Donald Trump's portrayal of himself as an excellent dealmaker is in tatters as a US government shutdown continues to drag on.

Democrats and the majority Republicans in Congress missed a Friday deadline to reauthorise the federal government's spending, meaning most "non-essential" government services and programmes were ordered to close.

At the heart of the shutdown is a Democrat demand for Congress to protect "Dreamers," illegal immigrants brought to the United States as children, from deportation.

Democrats have accused Trump of reneging on an earlier accord to protect Dreamers and demanded he negotiate on immigration issues as part of any agreement to resume government funding.


However Republicans, who have a slim 51-49 Senate majority, have said they will not negotiate on immigration until the government is reopened.

The shutdown casts a huge shadow over Trump's first year as president and comes despite his promise to end gridlock in Washington.


Trump has written a book on the art of negotiation.

In The Art of the Deal, Trump boasted of his fickleness as a negotiator, describing it as a strategy.

During the 2016 election campaign, he repeatedly boasted about his talent for making good deals, turning it into a key rationale for his candidacy. He touted his experience in the real estate business and said he could transfer the same skills to government, ending the gridlock in Washington DC.

However, his latest attempt at a deal is a mess.

Demonstrators rally in support of Deferred Action for Childhood Arrivals (DACA) outside the Capitol on Sunday. Photo / AP
Demonstrators rally in support of Deferred Action for Childhood Arrivals (DACA) outside the Capitol on Sunday. Photo / AP

Republican strategist Alex Conant said the reality is that brokering deals in politics is very different to doing it in the business world.

"Negotiating in politics is a lot different than real estate," he said.

"In Washington, not everybody wants to make a deal. Trump's initial premise that politicians just needed to be prodded more to make a deal was always flawed.

"Nobody runs for Congress because they want to compromise their principles. They want to advance their agendas."

There have been four government shutdowns since 1990.

In the last one, in 2013, more than 800,000 government workers were put on temporary leave in a 16-day standoff over funding for President Obama's health care law, "Obamacare".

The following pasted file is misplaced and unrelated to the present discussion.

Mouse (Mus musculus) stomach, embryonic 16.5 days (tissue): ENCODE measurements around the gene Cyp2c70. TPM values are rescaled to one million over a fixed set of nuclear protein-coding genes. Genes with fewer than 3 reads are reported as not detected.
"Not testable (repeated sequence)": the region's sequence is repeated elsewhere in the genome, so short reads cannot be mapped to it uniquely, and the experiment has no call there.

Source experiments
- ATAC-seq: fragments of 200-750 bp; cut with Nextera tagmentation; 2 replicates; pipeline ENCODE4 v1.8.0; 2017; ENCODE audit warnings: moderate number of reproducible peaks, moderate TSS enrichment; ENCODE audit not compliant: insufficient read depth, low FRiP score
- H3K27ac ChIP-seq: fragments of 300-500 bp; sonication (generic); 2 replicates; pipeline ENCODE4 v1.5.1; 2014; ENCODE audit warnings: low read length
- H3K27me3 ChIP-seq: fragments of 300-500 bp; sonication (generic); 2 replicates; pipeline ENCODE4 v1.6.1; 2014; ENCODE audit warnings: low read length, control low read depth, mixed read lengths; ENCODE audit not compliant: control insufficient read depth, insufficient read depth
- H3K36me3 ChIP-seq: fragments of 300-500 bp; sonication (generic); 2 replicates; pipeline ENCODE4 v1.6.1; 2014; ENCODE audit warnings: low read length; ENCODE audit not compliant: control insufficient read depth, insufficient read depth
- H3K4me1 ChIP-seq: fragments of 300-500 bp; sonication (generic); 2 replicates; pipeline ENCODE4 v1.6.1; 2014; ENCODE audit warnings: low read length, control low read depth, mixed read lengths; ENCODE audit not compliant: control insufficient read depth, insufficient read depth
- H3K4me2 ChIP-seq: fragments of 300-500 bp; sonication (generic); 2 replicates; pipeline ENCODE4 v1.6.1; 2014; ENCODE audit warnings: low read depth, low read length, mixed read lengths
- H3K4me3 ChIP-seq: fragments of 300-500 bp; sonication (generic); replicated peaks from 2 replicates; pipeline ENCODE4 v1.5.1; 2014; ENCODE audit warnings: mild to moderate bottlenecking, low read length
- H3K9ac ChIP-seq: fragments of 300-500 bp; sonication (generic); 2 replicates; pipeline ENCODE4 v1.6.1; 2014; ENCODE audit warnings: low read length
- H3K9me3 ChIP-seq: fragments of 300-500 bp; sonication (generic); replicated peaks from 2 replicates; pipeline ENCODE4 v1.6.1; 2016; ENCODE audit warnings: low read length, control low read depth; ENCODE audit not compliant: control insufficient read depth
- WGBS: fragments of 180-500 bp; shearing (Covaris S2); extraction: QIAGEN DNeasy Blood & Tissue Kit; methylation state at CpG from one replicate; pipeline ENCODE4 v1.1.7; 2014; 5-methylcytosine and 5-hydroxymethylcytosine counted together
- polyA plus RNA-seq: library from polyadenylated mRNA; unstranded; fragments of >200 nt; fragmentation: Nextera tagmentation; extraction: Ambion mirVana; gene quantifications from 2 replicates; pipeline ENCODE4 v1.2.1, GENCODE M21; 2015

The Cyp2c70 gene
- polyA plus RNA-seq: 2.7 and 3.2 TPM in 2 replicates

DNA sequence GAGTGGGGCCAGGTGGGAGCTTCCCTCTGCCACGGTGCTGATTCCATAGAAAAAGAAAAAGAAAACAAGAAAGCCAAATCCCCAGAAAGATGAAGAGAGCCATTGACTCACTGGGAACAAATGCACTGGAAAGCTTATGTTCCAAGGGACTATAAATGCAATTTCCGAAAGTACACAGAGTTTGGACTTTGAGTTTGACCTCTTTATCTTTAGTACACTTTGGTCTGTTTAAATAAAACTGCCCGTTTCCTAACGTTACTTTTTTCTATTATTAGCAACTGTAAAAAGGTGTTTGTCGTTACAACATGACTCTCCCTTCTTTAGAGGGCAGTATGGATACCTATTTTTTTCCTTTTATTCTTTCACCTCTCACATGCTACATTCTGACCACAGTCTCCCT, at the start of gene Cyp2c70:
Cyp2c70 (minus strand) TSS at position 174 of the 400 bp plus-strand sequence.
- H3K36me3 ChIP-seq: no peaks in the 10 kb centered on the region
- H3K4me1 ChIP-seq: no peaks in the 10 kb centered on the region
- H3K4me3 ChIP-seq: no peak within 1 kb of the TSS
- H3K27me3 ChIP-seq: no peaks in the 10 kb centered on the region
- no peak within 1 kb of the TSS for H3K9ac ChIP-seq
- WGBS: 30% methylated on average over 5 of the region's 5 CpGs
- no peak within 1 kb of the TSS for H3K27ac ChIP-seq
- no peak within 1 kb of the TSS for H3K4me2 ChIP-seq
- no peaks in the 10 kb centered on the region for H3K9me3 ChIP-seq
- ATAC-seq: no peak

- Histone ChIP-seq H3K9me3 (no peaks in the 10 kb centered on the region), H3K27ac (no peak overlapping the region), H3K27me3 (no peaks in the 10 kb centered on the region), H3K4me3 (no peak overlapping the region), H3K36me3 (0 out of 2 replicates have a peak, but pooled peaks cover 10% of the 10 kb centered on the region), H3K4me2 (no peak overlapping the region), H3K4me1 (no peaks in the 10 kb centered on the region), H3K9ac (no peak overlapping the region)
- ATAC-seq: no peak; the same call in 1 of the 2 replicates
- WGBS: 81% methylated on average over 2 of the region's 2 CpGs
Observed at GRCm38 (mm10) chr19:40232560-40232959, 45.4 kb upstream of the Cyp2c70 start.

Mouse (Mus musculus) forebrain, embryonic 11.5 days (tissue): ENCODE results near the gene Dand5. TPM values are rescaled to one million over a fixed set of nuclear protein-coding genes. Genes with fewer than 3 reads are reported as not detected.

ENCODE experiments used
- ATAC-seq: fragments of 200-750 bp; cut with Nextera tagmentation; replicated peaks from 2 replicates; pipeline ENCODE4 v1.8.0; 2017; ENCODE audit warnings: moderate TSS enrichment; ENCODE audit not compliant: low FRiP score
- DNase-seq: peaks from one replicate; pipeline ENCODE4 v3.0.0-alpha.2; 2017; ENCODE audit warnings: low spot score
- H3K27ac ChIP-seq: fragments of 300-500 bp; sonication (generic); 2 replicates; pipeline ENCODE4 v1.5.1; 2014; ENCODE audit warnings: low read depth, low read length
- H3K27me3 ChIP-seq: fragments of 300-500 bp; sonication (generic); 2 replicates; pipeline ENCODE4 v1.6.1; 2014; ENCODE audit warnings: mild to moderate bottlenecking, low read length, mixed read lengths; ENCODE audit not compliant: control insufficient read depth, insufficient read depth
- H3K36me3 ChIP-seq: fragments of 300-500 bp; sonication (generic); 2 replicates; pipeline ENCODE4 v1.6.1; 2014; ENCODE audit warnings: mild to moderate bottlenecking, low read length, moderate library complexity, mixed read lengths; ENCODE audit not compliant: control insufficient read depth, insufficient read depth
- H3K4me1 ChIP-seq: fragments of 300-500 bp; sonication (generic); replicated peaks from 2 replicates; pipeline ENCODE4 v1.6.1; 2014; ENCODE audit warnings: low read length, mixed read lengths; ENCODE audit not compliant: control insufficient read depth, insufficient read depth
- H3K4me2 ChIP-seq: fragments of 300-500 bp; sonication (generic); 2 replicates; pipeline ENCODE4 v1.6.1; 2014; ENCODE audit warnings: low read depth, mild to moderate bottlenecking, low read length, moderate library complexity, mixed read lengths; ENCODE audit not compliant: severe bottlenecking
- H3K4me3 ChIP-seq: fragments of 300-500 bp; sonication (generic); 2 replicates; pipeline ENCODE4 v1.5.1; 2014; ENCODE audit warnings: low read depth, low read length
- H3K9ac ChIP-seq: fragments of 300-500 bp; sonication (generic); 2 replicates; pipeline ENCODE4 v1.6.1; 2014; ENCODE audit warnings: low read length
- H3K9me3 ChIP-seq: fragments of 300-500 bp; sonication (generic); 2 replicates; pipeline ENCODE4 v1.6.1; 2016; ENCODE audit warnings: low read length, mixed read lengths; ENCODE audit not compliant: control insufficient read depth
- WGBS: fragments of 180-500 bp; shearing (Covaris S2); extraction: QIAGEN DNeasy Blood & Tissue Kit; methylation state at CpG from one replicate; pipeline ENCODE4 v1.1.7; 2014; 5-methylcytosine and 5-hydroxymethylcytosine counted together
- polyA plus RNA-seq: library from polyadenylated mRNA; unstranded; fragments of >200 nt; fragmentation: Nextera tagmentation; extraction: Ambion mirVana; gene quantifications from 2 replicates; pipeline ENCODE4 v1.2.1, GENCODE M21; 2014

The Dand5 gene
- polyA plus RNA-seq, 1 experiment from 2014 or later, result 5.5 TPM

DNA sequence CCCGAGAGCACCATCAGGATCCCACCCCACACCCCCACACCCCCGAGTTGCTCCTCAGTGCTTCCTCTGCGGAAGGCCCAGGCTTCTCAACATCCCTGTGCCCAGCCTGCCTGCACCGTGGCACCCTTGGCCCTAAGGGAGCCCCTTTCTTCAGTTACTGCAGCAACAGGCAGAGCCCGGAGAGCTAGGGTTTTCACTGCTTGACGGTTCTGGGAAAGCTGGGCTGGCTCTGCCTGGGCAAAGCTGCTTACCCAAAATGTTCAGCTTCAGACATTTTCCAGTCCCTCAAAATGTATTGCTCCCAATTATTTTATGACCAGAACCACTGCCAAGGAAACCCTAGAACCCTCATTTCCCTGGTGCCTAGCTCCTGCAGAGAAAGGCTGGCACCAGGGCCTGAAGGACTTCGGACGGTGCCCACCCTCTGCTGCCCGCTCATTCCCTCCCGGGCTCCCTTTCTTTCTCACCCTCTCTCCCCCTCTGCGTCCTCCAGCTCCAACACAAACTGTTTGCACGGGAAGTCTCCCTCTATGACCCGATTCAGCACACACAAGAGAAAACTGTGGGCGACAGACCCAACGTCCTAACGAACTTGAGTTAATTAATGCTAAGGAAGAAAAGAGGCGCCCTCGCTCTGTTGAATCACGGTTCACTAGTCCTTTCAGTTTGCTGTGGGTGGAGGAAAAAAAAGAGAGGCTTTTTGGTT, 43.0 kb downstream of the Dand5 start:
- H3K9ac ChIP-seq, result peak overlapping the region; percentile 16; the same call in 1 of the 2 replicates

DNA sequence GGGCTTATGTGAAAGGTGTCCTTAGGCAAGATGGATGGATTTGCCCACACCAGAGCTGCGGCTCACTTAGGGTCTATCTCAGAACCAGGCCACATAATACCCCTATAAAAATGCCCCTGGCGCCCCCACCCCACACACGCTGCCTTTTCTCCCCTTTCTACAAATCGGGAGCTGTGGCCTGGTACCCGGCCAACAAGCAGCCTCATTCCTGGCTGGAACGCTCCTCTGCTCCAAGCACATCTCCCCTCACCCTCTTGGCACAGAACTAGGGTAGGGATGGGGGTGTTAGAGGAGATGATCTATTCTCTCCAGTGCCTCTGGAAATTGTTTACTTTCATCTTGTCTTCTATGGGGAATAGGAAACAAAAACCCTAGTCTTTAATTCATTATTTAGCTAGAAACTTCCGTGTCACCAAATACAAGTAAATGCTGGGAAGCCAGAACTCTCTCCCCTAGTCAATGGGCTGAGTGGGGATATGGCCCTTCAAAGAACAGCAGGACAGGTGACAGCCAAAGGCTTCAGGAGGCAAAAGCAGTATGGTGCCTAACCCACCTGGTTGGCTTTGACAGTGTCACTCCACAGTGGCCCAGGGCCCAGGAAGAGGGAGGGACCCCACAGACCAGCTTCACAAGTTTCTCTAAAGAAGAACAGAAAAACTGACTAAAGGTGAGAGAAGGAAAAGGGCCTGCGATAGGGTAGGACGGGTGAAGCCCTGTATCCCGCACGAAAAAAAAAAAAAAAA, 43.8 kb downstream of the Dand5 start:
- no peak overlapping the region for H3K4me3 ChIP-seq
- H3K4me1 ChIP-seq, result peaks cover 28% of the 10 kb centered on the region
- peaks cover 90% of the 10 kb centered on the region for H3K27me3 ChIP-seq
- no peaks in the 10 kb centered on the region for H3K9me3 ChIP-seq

As a private citizen, Trump criticised Obama during that shutdown for failing to "lead" and get everyone in the same room.

Trump, who in July 2016 said, "Nobody knows the system better than me, which is why I alone can fix it," has asserted that past government shutdowns were the fault of the person in the White House.


Republicans need to secure 60 votes in the Senate to reopen the government. That means all 51 of their own members, plus at least nine Democrats.

The Democrats are insisting that any deal include protection for the 700,000 young immigrants who may face deportation when the Deferred Action for Childhood Arrivals (DACA) program expires in March.

Republicans want to push back any talk about DACA and deal with immigration separately at a later date.

It remains unclear exactly what Trump's agenda is, particularly on immigration.

"I'm looking for something that President Trump supports. And he's not yet indicated what measure he's willing to sign. As soon as we figure out what he is for, then I would be convinced that we were not just spinning our wheels," said Republican Senate leader Mitch McConnell, a member of Trump's own party.

Senate Minority Leader Chuck Schumer likens negotiation with Trump to negotiation with jelly. Photo / AP
Senate Minority Leader Chuck Schumer likens negotiation with Trump to negotiation with jelly. Photo / AP

In the days since the government shutdown began, amid lawmakers' unsuccessful efforts to reach a deal, the White House has been strikingly quiet.

Dougal Robinson, research fellow at the United States Studies Centre at the University of Sydney, said both parties were blaming each other for the shutdown.

"Immigration is the key sticking point, and it's a highly partisan issue," he said.

"Bipartisan compromise in Congress is required to reopen the US government.

"President Trump has been absent from the negotiations over the weekend – watching television and tweeting from the White House, rather than meeting with leading Republicans and Democrats in Congress to try to work out a bipartisan deal."

Robinson highlighted how Trump criticised Obama for his lack of leadership over the 2013 shutdown.